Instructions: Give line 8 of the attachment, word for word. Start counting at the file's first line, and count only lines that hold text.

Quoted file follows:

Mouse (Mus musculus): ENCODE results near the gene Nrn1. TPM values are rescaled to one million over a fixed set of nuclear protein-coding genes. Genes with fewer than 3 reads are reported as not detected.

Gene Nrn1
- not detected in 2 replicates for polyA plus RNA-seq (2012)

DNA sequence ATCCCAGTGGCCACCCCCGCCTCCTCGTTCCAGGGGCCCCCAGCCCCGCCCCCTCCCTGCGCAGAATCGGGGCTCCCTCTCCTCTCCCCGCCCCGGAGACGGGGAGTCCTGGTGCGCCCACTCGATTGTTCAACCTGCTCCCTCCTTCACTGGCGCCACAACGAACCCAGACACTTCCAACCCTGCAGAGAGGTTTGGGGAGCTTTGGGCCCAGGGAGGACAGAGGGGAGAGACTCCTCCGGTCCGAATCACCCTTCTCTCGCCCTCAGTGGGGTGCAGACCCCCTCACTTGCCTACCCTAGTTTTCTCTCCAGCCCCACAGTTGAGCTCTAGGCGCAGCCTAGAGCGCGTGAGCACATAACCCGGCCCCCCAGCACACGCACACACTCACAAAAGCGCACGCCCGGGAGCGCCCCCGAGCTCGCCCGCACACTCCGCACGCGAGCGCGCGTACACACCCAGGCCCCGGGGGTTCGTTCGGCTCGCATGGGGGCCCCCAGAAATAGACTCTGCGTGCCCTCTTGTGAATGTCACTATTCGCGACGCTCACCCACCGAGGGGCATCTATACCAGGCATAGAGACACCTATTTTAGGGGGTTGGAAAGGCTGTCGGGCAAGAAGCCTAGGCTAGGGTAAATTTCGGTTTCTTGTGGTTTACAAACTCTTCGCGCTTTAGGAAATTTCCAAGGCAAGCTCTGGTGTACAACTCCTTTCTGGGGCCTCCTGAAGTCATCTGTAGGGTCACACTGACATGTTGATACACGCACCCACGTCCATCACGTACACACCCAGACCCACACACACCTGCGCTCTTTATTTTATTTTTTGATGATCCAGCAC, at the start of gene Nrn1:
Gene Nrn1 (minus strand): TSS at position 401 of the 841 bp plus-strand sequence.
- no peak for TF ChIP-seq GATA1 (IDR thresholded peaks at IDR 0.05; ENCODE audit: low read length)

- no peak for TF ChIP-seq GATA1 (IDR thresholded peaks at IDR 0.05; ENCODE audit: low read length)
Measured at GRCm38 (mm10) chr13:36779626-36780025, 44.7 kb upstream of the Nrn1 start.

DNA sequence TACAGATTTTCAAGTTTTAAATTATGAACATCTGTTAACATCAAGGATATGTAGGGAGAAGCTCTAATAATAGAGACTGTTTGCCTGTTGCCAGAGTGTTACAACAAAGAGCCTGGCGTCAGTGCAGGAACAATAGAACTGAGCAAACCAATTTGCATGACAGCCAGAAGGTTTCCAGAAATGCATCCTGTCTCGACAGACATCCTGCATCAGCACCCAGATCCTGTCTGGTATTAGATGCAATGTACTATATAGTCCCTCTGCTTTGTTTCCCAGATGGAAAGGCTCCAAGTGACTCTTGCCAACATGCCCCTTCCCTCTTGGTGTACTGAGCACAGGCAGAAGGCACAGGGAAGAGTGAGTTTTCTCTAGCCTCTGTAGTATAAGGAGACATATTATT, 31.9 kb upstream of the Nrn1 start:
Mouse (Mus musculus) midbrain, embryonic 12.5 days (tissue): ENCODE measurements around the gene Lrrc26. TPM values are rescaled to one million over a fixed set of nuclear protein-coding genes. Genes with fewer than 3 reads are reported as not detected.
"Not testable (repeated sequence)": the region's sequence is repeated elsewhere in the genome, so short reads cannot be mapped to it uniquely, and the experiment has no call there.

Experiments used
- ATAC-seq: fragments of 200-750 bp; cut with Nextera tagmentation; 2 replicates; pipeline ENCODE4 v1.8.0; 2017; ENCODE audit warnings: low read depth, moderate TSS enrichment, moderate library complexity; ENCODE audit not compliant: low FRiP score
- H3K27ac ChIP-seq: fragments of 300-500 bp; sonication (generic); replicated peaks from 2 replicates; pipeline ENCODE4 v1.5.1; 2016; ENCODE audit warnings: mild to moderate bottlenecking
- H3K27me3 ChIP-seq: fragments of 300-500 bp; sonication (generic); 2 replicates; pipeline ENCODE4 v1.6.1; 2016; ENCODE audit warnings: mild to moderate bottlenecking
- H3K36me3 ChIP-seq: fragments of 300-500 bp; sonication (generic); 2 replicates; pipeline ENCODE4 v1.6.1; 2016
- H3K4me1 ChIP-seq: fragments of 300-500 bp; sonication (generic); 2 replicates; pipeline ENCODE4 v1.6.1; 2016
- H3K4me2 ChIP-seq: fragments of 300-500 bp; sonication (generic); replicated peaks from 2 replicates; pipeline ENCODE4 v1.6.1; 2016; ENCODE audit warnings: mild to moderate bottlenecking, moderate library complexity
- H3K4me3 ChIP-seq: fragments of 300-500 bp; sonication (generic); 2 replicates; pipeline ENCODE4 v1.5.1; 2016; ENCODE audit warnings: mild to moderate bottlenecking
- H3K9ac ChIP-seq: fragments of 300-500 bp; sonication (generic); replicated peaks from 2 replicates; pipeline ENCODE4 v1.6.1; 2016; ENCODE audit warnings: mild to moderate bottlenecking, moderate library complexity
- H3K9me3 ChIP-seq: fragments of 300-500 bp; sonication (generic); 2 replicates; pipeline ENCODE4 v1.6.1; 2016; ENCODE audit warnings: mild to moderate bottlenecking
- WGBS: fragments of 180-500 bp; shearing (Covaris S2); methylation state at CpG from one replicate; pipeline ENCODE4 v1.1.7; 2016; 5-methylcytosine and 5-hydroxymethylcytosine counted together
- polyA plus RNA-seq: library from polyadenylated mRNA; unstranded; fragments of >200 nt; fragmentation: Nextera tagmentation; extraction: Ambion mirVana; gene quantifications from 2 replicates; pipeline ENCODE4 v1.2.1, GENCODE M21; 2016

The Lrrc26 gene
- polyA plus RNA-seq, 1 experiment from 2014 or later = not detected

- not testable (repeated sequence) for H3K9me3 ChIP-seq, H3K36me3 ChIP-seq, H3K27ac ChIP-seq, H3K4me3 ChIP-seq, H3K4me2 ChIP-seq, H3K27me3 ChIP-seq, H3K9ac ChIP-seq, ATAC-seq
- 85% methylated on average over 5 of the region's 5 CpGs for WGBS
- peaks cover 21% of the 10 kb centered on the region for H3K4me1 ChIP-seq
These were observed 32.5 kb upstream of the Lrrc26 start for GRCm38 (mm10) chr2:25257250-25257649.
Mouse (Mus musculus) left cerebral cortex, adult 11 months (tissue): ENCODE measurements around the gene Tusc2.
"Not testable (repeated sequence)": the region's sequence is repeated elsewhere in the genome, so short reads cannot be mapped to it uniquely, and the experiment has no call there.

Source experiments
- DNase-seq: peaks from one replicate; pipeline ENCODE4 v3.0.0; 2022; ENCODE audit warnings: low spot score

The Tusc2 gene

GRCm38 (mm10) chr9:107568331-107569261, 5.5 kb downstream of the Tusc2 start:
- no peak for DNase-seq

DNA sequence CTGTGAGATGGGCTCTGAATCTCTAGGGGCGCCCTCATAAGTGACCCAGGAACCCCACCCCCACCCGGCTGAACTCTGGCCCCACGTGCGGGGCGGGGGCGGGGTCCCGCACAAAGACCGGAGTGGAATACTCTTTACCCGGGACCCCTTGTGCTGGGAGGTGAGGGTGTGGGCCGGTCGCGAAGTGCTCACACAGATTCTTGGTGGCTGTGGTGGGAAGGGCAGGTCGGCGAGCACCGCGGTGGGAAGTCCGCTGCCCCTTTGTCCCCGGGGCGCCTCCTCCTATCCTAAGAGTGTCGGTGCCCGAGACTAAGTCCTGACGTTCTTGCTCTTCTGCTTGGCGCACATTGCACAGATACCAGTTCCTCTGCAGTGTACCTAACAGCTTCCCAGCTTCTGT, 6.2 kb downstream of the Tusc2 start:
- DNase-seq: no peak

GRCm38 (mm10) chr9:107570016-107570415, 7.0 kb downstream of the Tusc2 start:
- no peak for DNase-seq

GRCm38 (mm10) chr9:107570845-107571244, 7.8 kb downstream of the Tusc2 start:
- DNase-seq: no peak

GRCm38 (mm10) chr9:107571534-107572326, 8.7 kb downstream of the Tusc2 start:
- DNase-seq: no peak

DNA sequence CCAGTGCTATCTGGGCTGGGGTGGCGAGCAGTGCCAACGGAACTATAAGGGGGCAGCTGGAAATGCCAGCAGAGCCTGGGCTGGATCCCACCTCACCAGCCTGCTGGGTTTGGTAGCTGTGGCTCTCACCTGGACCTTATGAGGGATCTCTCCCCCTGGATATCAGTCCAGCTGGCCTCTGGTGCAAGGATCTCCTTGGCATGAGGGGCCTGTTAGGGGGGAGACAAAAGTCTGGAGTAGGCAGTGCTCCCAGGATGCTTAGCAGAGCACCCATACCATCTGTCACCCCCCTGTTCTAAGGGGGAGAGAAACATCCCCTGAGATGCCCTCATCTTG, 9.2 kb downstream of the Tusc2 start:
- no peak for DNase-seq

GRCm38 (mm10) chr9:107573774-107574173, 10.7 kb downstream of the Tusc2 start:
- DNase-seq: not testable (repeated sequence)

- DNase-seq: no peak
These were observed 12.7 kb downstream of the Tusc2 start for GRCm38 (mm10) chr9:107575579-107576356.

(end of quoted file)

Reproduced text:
Measured at GRCm38 (mm10) chr13:36779626-36780025, 44.7 kb upstream of the Nrn1 start.